Are all French foods actually French?

French foods are famous worldwide, but are all French foods actually French? Take a look at these 5 foods and be honest, did you think they were all classic French dishes?

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Living in France made me realise French cuisine is more than meat dishes and patisserie. There are endless variations, and vegetables are an essential part of the meal. Served in a quiche, as a side dish or as a starter, there are many vegetable dishes to choose from.

There's a difference in French cuisine in restaurants and at people's houses. The main difference is that France has many simple dishes with few ingredients, but they mostly take some time to stew. The French love their dishes to simmer to absorb as many flavours as possible.  

French cuisine in restaurants is mostly a bit fancier compared to a home-cooked meal, but there are many different types of French restaurants. Some restaurants are costly (haute cuisine), others are almost as simple as a home-cooked meal and everything in between.

Cordon bleu

There are a lot of restaurants that use some variation of cordon bleu in their name. Therefore, you would think a cordon bleu is a French dish because it translates to "blue ribbon".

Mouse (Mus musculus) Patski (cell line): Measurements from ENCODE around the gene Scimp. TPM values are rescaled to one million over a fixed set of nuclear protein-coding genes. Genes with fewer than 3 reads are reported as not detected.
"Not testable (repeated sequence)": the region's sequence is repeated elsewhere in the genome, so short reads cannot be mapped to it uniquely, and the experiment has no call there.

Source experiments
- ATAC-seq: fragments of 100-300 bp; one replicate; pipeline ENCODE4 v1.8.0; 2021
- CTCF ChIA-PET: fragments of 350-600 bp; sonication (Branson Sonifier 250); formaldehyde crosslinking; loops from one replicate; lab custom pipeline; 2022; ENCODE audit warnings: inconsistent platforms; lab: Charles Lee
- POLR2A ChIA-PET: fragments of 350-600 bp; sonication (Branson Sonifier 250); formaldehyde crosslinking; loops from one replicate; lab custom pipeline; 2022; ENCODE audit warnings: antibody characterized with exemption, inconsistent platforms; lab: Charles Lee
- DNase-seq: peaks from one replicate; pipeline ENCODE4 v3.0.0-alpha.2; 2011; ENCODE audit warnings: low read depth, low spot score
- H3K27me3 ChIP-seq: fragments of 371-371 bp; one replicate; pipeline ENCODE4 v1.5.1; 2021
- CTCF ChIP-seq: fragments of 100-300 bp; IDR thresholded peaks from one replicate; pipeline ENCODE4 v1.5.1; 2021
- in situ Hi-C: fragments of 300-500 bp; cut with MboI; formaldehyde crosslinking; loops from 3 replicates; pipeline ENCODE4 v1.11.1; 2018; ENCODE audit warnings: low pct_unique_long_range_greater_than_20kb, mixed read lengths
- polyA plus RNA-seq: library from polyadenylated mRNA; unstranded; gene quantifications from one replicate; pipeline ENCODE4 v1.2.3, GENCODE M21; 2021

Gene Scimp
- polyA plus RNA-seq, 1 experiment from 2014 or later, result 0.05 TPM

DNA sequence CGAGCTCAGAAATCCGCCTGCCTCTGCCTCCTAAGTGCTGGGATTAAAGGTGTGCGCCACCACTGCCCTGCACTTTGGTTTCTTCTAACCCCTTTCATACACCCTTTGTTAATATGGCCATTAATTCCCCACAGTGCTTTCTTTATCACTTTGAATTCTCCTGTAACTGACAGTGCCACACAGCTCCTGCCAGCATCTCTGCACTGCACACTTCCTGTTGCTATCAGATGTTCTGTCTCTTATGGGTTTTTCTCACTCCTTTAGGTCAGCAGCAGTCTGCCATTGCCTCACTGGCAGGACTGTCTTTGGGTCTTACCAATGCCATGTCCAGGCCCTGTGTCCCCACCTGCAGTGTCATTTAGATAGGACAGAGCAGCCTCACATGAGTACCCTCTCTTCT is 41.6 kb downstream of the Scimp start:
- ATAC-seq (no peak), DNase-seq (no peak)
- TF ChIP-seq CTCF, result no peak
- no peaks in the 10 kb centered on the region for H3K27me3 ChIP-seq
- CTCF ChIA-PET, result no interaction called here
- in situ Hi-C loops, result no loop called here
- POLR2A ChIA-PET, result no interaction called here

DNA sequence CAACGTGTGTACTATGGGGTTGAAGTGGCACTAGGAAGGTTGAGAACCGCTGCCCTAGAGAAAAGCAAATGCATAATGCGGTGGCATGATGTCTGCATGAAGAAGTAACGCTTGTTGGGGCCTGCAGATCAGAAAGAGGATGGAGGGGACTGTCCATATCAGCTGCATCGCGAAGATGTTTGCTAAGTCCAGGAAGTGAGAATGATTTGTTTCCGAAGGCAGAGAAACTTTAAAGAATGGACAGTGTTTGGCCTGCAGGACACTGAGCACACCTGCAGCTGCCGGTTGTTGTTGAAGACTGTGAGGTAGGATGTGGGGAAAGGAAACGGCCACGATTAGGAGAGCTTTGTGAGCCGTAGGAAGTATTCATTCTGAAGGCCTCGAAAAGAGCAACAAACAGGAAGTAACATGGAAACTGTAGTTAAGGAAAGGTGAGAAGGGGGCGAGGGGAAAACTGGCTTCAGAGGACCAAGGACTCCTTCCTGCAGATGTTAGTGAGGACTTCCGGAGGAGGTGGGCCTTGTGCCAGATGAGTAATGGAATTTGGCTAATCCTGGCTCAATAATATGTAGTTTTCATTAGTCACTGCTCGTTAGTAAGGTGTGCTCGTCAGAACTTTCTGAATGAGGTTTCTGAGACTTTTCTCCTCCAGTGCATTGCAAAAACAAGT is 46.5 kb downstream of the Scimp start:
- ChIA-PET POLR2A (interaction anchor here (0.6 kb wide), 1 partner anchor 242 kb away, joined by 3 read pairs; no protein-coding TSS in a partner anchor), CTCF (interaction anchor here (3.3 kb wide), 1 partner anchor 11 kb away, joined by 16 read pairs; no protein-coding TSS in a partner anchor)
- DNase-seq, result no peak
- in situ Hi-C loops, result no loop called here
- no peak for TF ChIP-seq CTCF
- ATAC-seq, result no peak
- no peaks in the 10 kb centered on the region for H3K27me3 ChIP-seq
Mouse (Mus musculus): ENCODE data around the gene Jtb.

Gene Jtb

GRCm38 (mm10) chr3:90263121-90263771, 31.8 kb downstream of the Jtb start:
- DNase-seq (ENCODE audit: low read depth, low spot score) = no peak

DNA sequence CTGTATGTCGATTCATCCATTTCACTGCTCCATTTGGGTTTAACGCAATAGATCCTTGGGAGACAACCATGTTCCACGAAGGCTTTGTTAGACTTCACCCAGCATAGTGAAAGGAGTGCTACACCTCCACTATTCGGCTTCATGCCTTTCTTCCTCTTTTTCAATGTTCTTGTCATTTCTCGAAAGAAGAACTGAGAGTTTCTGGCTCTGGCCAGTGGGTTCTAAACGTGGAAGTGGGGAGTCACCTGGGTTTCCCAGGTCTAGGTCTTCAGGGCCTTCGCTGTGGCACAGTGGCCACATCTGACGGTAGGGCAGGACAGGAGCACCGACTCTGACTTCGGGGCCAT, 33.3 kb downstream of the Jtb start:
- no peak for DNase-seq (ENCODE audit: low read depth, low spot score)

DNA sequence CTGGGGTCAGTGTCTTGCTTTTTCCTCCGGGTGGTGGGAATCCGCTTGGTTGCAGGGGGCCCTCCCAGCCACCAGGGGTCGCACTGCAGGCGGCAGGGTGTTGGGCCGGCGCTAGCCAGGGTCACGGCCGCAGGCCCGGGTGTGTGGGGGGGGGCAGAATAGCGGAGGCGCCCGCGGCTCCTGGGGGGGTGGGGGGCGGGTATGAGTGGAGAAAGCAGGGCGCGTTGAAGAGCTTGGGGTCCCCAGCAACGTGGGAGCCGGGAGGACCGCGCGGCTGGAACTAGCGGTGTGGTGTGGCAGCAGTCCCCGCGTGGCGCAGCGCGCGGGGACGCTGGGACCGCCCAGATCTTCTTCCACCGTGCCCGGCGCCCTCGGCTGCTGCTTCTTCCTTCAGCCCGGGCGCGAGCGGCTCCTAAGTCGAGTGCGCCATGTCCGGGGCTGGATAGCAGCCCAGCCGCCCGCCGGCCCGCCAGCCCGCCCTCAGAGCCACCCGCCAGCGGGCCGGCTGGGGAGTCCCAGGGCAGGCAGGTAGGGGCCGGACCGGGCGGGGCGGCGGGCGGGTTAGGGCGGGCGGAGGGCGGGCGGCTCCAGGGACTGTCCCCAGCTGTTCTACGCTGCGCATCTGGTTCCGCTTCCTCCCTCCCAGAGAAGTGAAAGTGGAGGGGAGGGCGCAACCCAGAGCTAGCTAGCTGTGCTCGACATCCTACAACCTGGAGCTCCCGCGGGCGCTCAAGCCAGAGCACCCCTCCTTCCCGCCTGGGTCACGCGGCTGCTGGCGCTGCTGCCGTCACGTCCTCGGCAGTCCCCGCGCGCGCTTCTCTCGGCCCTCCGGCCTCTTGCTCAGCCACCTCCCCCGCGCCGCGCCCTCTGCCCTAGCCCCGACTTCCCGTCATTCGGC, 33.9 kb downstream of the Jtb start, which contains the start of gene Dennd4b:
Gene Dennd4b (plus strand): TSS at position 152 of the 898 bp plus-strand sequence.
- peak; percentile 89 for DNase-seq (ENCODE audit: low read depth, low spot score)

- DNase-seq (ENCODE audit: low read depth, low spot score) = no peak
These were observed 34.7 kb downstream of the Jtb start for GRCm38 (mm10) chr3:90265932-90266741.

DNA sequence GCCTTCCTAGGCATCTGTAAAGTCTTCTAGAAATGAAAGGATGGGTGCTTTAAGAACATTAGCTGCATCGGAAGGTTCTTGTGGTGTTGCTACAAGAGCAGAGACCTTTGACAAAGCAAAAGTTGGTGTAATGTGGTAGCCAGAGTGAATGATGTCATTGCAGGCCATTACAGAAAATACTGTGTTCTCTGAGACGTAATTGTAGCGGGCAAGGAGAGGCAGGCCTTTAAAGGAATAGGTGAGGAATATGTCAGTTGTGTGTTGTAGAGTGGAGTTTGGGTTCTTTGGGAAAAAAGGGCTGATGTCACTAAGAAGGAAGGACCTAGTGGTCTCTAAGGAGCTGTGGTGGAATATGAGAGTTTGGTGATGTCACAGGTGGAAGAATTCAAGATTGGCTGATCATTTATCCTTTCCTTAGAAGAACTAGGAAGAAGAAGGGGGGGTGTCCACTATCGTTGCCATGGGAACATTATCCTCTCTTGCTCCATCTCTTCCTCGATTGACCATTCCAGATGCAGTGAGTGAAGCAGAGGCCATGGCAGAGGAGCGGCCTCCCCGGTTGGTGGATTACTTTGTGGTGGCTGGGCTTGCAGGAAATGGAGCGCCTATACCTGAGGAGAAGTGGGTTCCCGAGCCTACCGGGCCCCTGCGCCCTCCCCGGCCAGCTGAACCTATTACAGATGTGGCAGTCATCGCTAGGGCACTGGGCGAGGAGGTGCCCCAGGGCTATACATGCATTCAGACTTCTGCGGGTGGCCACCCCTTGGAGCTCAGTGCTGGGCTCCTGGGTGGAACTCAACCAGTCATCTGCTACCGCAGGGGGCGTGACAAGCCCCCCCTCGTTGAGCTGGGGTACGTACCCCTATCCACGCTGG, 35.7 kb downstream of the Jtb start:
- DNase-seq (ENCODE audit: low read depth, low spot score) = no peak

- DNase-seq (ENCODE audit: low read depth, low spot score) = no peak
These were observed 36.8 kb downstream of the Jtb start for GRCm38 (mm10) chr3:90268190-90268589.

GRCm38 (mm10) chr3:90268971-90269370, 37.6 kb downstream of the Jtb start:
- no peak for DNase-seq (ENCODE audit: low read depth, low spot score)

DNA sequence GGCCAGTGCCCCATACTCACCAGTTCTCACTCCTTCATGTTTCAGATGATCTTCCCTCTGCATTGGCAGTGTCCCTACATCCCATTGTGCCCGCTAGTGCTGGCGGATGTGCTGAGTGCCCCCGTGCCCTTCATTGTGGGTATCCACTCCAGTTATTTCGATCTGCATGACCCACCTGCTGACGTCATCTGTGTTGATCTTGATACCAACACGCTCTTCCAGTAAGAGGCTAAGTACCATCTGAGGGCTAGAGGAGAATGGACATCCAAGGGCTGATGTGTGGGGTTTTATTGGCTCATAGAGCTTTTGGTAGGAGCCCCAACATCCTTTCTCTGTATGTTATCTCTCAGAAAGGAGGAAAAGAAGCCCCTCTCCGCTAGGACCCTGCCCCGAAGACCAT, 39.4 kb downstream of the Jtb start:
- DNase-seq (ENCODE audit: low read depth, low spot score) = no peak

Actually, a cordon bleu isn't even a French dish. It has Swiss origins, but the name comes from Le Cordon Bleu, a culinary institute in Paris, France. Besides a lovely classic piece of meat stuffed with cheese, you can also create a chicken cordon bleu casserole recipe to mix it up.


A quiche is known to be a classic French dish, but you're in for a shock. Quiche originates in Germany's Kingdom of Lothringen, then occupied by the French and renamed Lorraine.

Quiche Lorraine
Quiche Lorraine

French fries

French fries, frites or chips, whatever you like to call them, did you know they aren't French at all? Fries are actually from Belgium; French fries only refer to the language half of the Belgians speak.


You would think anything cheese with a French name comes from France, but that is not true for Fondue, a pot filled with wine and melted cheese. Fondue has his name because fondre in French means 'to melt'. 

In 1930 the Swiss Cheese Union declared fondue Switzerland's national dish. It has been a Swiss dish since the 1800s.

French toast

French toast is an old-fashioned way to use stale bread. In French, it's called pain perdu, which translates to 'lost bread’. 

French toast comes from Rome; it was called Roman bread back then. Nowadays, it's called French toast because a man named Joseph French replicated the dish in America in 1724.

French vanilla

On packages, websites or in print, you can sometimes read the ingredient French vanilla. Did you know vanilla beans are grown in countries like Madagascar and not even in France? The name ‘French vanilla’ is purely marketing and has nothing to do with France.

French press coffee

A French press is used a lot in America, but this device was actually designed in Italy by a man called Attilio Calimani, who worked in Milan, Italy.

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